In reality, women in American still face significant structural barriers to becoming mothers. The United States has no requirement for paid maternity leave and little access to affordable childcare. According to Pew Research Center, mothers are more likely than fathers to feel that they need to reduce their work hours or turn down a promotion, and that they are being treated like they aren’t committed to their work. Meanwhile, fathers are more likely than mothers to be employed even when the family cannot find adequate childcare.

Historically, policies that address the issues aforementioned have been opposed by Republicans. The leader of the conservative counter-movement to Friedan’s fight for women’s liberation, Phyllis Schlafly, spent most of her life fervently opposing affordable childcare, and it was not until the 2016 presidential cycle that Republican candidates supported paid leave. Additionally, Republicans have traditionally opposed welfare expansion and universal healthcare, the lack of which gives many women no choice but to return to work.

In the absence of liberal policy, conservative feminism is only accessible to the privileged. Republicans may uplift Barrett as the ideal that all women should try to achieve. They ask, “How does she do it?” but then they ignore the answer. They ignore the single mothers. They ignore the women earning minimum wage who barely make enough to pay for a roof over their head. They ignore the Black and Hispanic women earning 62 cents and 54 cents, respectively, to the White man’s dollar. They promote prolific motherhood but deny the mother any financial resources to properly raise a child.

Meanwhile, Senator Marsha Blackburn (R-Tenn.) criticized Democrats for not supporting Barrett. “You’d think my colleagues (on the left) would jump at the opportunity to support a successful female legal superstar…who is a working mom,” she said. This extremely polarizing language stems from nothing other than Republicans’ attempt to signal that by supporting Barrett, they are the party that champions women.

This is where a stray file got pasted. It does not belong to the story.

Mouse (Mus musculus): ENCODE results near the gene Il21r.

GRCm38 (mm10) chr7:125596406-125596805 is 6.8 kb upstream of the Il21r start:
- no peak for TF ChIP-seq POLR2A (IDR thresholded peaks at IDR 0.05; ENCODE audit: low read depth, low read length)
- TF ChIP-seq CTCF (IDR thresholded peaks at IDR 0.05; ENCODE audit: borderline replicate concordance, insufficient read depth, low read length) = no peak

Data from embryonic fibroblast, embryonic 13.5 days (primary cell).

To be clear, no one is shaming Barrett for her success. In fact, what she has managed to achieve is remarkable, regardless of what resources were available to her. What is concerning, though, is how she coopts feminism, but consistently overlooks the differences in the discrimination women of color face. This only serves to undermine the work of intersectional feminists to bring attention to these discrepancies.

Given her concerns on the constitutionality of the Affordable Care Act, along with her opposition to the Roe v. Wade decision, it is clear that Barrett reaps the benefits of many women’s rights movements of the past – evidenced by her mere ability to be appointed to the Court – but she denies the less fortunate a pathway to even a fraction of the success she has found. This is what is so regressive about labelling Barrett a feminist icon. Conservative feminism rests on the assumption that what is equal is the same as what is equitable, and it ends conversation on an issue that has plagued women for centuries with a mere If Barrett can do it, why can’t you?

Lily Nevo is a Weinberg freshman. She can be contacted at [email protected]. If you would like to respond publicly to this op-ed, send a Letter to the Editor to [email protected]. The views expressed in this piece do not necessarily reflect the views of all staff members of The Daily Northwestern.